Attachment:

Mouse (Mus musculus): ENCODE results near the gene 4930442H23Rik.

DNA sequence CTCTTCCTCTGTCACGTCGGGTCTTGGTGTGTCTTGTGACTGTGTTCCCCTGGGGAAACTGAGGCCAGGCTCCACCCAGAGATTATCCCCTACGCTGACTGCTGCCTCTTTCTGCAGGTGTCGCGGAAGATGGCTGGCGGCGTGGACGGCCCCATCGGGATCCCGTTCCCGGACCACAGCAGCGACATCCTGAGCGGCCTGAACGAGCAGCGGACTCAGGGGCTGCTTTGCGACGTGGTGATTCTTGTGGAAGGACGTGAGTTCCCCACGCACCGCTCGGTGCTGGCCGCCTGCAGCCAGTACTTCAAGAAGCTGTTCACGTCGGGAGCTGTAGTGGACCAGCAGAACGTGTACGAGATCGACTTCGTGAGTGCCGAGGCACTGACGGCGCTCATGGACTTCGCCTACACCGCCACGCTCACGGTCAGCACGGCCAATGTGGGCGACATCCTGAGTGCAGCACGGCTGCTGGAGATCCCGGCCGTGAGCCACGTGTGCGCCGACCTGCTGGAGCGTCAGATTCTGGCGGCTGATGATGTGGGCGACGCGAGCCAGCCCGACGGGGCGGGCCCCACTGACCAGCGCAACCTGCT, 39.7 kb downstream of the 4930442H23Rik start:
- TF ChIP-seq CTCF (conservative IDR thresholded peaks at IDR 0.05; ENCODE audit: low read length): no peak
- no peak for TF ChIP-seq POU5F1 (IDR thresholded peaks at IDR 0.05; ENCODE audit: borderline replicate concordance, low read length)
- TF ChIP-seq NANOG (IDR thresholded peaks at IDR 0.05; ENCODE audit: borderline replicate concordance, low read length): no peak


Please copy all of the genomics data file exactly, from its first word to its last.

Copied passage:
Mouse (Mus musculus): ENCODE results near the gene 4930442H23Rik.

DNA sequence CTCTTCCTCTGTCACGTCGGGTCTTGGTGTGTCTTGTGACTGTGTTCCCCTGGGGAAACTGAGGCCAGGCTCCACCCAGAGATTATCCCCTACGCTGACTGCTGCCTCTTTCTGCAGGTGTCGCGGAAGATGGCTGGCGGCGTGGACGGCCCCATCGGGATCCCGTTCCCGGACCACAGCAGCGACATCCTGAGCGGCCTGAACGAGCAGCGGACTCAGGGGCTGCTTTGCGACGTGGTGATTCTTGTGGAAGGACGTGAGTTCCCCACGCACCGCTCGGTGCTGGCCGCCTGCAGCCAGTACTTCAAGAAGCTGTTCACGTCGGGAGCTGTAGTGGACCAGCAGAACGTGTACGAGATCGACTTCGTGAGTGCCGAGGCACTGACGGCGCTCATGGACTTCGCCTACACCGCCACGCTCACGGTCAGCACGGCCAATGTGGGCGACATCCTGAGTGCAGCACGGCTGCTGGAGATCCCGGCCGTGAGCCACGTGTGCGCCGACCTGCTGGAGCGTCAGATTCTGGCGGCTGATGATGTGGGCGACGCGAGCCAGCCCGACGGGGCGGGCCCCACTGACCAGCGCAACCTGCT, 39.7 kb downstream of the 4930442H23Rik start:
- TF ChIP-seq CTCF (conservative IDR thresholded peaks at IDR 0.05; ENCODE audit: low read length): no peak
- no peak for TF ChIP-seq POU5F1 (IDR thresholded peaks at IDR 0.05; ENCODE audit: borderline replicate concordance, low read length)
- TF ChIP-seq NANOG (IDR thresholded peaks at IDR 0.05; ENCODE audit: borderline replicate concordance, low read length): no peak